Barbara Freifeld spent nearly a half-century teaching and reunited with former students everywhere -- from the hair salon in Hewlett to the steps of the Vatican in Rome.
"Mrs. Freifeld," they'd call. "Mrs. Freifeld."
The elementary school teacher who worked long past the last bell and became a fixture in the lives of her students, driving them home when they needed rides and attending their concerts and recitals, died Saturday of natural causes at South Nassau Communities Hospital in Oceanside. The Cedarhurst resident was 89.PhotosRecent notable deaths See alsoSee more LI, U.S. obits
Freifeld's 47 years as an educator, including 38 at the Number 2 School in Inwood and nine at Northern Parkway School in Uniondale, meant she had taught students, their children and even grandchildren.
"She would see generations grow up," said her daughter Karen Freifeld of Cedarhurst and Manhattan.
The former Barbara Kantor was born in the Bronx and grew up in Woodmere, where she rode horses as a teenager at the stable a block away. She graduated from Woodmere High School in 1943 and Geneseo State Teachers College in 1947. She received a master's degree in education from Queens College.
She and her husband, Murray Freifeld, moved to Cedarhurst in 1955, joining an enclave of Italian, Irish and Jewish families. The couple raised Karen, a reporter for Reuters who previously worked for New York Newsday, and Steven, a third-grade teacher at Marion Street Elementary School in Lynbrook.
The family was dealt a setback in the mid-1960s after Murray Freifeld was diagnosed with Parkinson's disease in his 30s, at times paralyzing him, family said. Freifeld cared for her husband while working for the next 30 years, until his death.
Steven Freifeld said his mother's example inspired his decision to enter teaching. He recalled seeing "the joy she got in working with children and watching them learn and grow."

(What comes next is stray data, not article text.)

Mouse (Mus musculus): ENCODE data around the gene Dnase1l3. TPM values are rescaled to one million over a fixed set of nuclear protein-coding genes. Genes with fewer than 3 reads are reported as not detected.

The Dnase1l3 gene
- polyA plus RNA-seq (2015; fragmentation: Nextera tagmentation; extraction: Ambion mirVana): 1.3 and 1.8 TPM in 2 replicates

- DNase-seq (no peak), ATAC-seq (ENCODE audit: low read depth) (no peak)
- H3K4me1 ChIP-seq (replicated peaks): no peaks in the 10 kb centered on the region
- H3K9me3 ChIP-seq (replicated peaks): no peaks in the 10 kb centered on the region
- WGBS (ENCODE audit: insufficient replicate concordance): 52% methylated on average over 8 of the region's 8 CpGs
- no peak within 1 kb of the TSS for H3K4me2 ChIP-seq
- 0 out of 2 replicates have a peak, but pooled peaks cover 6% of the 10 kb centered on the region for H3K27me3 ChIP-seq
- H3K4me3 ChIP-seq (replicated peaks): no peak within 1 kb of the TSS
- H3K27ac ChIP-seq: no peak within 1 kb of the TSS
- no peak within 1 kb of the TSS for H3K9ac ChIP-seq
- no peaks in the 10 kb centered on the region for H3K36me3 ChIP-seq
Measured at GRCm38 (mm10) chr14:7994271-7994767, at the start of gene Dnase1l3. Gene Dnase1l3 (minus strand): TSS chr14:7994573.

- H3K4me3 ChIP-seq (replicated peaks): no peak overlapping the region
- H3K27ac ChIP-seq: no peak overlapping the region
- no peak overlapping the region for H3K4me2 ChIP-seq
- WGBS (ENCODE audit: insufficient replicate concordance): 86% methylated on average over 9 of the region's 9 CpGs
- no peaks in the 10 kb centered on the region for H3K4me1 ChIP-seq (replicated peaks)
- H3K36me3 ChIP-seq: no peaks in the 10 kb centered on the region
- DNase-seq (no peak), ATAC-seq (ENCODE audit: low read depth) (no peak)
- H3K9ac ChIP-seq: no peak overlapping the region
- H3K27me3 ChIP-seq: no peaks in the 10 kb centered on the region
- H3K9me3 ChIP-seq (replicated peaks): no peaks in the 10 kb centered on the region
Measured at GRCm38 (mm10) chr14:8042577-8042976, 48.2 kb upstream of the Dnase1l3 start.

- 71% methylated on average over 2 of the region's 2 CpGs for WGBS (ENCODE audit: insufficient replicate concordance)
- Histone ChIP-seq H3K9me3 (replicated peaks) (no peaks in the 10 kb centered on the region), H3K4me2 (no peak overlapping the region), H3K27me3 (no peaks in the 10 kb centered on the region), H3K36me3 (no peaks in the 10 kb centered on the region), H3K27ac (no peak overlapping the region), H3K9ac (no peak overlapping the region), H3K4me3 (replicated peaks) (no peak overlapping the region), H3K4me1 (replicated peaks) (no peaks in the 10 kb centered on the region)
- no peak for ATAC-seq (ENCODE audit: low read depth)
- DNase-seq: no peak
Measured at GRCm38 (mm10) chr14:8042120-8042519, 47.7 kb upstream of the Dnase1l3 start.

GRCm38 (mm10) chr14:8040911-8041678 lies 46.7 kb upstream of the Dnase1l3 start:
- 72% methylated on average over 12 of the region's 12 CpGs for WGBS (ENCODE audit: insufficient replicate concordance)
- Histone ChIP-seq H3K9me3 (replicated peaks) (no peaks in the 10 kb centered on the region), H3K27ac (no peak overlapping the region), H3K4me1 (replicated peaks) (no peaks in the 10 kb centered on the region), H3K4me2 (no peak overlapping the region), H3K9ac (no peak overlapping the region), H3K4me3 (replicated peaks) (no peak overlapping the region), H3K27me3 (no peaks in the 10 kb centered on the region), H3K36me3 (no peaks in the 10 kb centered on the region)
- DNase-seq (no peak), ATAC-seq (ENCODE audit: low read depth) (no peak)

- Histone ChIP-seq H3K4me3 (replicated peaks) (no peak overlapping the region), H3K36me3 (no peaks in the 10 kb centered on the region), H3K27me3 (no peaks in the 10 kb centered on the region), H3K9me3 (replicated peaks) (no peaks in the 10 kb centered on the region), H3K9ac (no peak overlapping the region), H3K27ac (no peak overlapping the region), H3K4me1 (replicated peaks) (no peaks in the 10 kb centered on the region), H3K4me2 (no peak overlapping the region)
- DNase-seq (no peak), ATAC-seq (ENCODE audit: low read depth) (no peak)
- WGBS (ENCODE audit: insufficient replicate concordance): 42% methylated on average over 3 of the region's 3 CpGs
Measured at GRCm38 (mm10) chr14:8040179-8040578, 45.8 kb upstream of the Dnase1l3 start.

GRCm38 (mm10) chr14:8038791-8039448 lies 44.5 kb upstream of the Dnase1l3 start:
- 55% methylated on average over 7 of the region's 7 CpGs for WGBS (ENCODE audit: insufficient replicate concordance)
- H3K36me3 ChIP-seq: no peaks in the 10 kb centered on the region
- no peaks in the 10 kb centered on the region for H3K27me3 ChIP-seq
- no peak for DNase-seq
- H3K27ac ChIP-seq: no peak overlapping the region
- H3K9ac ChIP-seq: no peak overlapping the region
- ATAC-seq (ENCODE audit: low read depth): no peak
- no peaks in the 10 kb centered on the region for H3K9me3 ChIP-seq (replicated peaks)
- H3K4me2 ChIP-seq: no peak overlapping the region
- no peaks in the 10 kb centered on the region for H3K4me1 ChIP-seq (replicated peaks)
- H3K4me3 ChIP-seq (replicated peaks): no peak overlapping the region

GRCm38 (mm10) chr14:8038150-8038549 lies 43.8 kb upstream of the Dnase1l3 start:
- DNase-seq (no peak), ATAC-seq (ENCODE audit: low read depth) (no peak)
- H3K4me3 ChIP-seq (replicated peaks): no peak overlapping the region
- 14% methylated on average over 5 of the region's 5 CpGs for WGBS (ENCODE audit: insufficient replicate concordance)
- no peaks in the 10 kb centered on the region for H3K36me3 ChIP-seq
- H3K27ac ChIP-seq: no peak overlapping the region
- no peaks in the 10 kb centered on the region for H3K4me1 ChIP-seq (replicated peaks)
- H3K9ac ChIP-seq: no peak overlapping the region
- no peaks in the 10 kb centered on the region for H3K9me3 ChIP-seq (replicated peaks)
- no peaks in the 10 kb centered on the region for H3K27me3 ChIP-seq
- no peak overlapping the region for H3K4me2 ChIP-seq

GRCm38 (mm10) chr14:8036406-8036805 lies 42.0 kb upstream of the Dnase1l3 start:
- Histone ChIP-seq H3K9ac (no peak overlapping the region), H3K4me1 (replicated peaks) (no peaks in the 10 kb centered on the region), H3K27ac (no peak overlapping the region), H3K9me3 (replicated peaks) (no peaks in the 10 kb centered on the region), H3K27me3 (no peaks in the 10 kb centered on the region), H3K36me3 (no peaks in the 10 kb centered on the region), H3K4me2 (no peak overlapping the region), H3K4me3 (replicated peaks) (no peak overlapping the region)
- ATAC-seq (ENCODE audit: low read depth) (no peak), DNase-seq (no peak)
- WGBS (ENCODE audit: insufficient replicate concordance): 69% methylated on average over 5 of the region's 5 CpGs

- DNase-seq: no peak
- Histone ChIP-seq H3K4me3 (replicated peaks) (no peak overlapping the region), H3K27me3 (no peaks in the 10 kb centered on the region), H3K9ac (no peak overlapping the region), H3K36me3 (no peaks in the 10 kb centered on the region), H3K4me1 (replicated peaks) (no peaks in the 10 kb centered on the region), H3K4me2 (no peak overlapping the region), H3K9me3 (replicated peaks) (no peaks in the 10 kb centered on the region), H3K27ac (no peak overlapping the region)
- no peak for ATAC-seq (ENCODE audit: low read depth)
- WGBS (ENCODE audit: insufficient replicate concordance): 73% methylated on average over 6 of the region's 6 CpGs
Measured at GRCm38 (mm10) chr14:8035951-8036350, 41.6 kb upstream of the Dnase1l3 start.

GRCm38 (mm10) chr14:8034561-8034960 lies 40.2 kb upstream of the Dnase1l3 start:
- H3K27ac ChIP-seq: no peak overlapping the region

After retiring at age 74 in 2000, she worked as a volunteer aide at her son's school and as a substitute teacher. Toward the end of her career and post-retirement, she was a critic of high-stakes testing.
Barbara Freifeld relished the surprise reunions with those former students. Often, they were the electricians or plumbers working at her home, happy to see "Mrs. Freifeld." After superstorm Sandy struck in October 2012, leaving damaged homes and piles of debris on sidewalks, Freifeld recognized one former student driving a sanitation truck. "Anthony," she called out. The former student helped remove the garbage, the result of flooding at her home.
Those encounters with students "happened all the time," Steven Freifeld said. "She loved those contacts as much as those people loved seeing her again."
Warren Christopher, 55, is one former student who kept up regularly with Freifeld. She attended parties for his 40th and 50th birthdays, and he attended a celebration for her 85th, bringing a framed photo of his first-grade class from 1966.
"She pretty much remembered every one of those kids' names," Christopher said.
In addition to her son and daughter, Freifeld is survived by five grandchildren.
A funeral service is to be held at noon Monday in Gutterman's Inc. in Rockville Centre. Burial will follow at Wellwood Cemetery in Pinelawn.